Series eight of Doctor Who was, perhaps, the most consistent we’ve had since Smith’s debut run with each episode a continuation of the underlying ‘is the Doctor a good man?’ question. As the Doctor puts it in Flatline, goodness had nothing to do with it – it’s about getting the job done angry Scots Doctor or not. It’s testament to the kindliness of Doctor Who fans, too, that we suspended our judgement for a few weeks as Peter Capaldi found his feet in the role before embracing him as our new Doctor. A large slab of the praise must also be landed on the respective doorsteps of the writers this series, ranging from seasoned scribe Mark Gatiss to award-winning children’s writer Frank Cottrell-Boyce (whose divisive episode, In the Forest of the Night is hugely underappreciated). Each screenwriter poured their passion and love of the show into their scripts and it shows with nary a dud episode nor a creative misstep.
As well as Capaldi, Jenna Coleman finally found the perfect portrayal of sidekick Clara Oswald, balancing shrewdness and integrity and general playfulness. Coleman really shone for this correspondent in Listen, Mummy on the Orient Express and Dark Water: three episodes where she was really asked a lot of, the latter more so than the rest. Clara was also partnered to Danny Pink (played by Samuel Anderson) and, personally, this was the weakest part of series eight. Pink struck me as dull, unimaginative and someone light-years from Clara’s way of thinking so their relationship defeated me from the off. Nonetheless the Clara/Danny subplot was still strong compared to past ventures into a companion’s love life but still, by far, the least interesting thread in Steven Moffat’s narrative web this series.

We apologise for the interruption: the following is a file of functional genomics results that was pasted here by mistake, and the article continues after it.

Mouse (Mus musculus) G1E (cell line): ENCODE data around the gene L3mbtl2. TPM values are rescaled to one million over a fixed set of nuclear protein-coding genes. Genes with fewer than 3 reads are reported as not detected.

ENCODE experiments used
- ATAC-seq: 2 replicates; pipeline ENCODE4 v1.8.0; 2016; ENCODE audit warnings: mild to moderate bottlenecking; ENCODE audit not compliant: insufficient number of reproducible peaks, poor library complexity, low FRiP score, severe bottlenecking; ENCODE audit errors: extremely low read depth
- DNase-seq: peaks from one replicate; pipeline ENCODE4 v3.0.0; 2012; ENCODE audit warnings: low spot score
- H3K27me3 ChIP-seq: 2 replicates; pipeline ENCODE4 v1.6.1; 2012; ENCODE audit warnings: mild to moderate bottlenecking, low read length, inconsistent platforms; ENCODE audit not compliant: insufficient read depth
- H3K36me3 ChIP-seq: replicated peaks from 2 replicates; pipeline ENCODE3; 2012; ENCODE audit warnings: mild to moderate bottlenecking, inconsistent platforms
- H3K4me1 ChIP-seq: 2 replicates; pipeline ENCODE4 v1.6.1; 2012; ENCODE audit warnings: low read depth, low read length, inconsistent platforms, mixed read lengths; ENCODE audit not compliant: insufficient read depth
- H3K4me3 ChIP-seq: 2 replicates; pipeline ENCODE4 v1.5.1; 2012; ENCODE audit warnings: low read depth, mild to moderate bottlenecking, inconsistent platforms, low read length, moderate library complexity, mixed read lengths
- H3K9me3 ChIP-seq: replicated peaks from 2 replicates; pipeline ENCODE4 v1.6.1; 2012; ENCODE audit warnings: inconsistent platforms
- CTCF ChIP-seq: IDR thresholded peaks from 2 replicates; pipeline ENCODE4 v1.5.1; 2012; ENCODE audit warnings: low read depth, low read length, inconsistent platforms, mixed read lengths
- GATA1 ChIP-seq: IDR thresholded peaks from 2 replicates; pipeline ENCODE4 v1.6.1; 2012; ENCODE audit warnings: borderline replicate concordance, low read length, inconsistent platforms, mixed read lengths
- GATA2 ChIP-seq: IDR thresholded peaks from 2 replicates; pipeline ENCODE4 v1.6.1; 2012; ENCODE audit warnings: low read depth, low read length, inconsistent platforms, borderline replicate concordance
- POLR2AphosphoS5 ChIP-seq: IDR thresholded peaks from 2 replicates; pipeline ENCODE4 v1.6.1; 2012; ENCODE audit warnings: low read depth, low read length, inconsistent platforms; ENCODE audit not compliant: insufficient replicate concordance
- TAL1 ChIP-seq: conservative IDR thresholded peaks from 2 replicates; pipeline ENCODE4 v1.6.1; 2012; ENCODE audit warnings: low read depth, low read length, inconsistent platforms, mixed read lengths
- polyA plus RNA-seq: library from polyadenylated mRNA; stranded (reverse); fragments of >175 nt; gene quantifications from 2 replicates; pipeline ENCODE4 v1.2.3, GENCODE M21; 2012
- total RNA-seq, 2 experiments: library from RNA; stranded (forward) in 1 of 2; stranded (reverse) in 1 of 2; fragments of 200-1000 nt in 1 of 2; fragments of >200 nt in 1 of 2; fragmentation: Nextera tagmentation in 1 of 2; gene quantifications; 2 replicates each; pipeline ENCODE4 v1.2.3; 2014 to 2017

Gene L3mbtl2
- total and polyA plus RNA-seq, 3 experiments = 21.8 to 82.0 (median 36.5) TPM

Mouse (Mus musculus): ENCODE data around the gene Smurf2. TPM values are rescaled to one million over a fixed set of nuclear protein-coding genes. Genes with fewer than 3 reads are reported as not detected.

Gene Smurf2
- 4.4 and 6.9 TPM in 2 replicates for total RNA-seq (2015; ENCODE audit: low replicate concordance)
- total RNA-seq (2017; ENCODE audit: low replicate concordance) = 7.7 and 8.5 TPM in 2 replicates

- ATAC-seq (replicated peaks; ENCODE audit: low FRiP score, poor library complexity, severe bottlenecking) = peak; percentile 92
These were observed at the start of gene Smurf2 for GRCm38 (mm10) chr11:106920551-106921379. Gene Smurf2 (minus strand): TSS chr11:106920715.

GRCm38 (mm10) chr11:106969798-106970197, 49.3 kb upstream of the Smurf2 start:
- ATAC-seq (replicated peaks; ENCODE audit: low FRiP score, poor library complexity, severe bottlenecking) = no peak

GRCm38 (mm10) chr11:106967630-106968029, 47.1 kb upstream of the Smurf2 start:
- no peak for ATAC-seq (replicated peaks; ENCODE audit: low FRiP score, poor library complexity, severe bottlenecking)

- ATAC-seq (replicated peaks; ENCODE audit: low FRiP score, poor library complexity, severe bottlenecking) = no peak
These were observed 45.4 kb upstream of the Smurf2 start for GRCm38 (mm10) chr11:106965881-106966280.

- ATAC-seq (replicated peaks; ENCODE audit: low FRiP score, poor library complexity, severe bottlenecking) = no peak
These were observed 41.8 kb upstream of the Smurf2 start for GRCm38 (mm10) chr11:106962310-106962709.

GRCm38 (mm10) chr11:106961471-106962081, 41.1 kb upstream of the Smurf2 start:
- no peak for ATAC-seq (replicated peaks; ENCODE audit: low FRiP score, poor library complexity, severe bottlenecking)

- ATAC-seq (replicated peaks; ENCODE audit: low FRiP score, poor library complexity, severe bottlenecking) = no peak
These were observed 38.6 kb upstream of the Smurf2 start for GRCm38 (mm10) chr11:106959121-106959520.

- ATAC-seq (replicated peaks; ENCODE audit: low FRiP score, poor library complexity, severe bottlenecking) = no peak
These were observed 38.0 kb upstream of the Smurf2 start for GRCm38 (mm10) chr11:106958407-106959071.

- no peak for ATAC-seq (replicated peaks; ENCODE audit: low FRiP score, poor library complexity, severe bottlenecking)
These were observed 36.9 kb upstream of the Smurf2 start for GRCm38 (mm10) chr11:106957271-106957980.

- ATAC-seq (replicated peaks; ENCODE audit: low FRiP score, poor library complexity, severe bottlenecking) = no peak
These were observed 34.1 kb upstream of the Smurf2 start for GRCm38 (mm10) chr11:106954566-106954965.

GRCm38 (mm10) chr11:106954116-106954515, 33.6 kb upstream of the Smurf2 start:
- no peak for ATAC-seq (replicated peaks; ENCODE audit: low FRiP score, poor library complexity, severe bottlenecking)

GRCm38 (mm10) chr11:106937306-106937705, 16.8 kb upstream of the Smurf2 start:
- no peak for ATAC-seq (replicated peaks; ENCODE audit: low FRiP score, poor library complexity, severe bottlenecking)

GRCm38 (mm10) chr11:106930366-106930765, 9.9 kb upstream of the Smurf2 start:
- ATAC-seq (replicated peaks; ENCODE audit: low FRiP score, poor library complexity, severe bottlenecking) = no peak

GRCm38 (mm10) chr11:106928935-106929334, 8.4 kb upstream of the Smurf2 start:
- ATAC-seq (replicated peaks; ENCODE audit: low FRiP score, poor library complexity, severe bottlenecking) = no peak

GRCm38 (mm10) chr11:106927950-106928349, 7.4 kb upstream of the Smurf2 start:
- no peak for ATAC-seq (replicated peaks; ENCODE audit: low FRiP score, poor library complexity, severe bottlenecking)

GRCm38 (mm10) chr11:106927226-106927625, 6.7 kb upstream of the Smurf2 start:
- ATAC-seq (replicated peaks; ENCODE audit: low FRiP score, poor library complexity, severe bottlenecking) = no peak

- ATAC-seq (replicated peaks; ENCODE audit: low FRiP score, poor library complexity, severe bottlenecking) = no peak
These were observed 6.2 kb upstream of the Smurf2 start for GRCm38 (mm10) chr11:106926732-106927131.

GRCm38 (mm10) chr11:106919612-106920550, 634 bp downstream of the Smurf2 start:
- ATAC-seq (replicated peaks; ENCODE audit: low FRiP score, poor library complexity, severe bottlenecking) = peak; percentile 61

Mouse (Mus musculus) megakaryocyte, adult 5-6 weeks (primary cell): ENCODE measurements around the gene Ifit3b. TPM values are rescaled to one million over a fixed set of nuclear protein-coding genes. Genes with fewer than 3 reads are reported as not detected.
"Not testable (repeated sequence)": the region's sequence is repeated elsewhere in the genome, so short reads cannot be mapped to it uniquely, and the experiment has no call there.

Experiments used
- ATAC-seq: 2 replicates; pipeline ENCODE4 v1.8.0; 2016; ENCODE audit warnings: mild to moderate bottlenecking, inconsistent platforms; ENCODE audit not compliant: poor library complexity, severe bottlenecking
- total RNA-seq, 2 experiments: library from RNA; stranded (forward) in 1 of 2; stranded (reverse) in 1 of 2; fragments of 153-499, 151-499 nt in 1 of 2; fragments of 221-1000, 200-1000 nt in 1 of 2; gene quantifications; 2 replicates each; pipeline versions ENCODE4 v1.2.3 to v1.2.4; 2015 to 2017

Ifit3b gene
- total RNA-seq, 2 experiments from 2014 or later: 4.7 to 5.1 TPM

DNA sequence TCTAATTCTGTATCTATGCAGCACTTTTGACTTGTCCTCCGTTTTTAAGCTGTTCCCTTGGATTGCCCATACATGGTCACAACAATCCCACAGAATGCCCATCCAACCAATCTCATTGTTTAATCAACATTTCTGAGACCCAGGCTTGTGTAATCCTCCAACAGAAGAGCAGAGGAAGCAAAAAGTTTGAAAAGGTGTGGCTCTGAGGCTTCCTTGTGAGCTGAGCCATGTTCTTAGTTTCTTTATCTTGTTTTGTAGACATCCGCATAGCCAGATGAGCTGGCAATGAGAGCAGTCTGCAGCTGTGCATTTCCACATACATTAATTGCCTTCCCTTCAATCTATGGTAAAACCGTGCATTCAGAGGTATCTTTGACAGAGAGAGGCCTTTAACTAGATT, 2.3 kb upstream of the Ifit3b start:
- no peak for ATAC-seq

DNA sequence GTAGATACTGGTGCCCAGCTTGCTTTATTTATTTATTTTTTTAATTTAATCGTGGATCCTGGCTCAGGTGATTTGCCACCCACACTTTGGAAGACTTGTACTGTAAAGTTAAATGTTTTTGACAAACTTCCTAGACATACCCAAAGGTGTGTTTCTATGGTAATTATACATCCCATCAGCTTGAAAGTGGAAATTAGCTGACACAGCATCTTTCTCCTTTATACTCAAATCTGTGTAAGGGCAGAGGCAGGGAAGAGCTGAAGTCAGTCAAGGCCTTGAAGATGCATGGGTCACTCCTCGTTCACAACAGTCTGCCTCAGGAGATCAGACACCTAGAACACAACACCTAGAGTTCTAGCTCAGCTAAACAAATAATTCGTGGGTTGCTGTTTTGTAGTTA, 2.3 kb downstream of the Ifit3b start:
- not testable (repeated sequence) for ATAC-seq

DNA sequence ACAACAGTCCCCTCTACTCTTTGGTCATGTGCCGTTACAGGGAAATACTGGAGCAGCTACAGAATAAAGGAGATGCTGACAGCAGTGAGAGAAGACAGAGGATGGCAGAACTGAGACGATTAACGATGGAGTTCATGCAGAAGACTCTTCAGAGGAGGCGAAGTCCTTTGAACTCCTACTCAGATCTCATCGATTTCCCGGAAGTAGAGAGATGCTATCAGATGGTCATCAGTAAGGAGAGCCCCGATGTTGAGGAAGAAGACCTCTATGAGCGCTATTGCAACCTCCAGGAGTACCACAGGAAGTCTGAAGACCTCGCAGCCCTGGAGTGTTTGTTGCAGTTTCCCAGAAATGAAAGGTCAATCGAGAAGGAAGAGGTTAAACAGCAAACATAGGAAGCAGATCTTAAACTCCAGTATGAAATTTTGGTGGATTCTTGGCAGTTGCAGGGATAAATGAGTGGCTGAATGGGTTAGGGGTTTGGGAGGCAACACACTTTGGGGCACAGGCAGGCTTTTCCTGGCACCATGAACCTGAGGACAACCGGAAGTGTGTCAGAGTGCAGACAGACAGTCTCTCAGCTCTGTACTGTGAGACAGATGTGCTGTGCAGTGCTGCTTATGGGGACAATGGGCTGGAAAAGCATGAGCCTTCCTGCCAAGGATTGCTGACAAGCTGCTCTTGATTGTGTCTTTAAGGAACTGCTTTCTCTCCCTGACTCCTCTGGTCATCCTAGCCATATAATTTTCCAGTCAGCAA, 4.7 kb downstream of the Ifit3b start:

One of the bigger surprises of the year. Few thought FX’s TV series could live up to the Coen brothers’ film classic of the same name, but it more than did. Equally surprisingly was Martin Freeman’s turn as main character Lester Nygaard. Once you’d adjusted your ear to Freeman’s quirky accent, Lester was an utterly captivating watch. Better known for playing more mild-mannered roles like Watson in Sherlock, or Bilbo from The Hobbit, Freeman extended his range dramatically as the series charted the decent of a man who went to increasingly desperate measures to stay out of the eyes of the law and the criminals after him. Watching his transformation from a feeble insurance salesman to someone even more reprehensible and morally bankrupt was both a shock and a treat. Billy Bob Thornton also puts in an utterly fantastic performance as Lorne Malvo, one of the best TV villains captured on screen. If you missed this gem, watch it asap.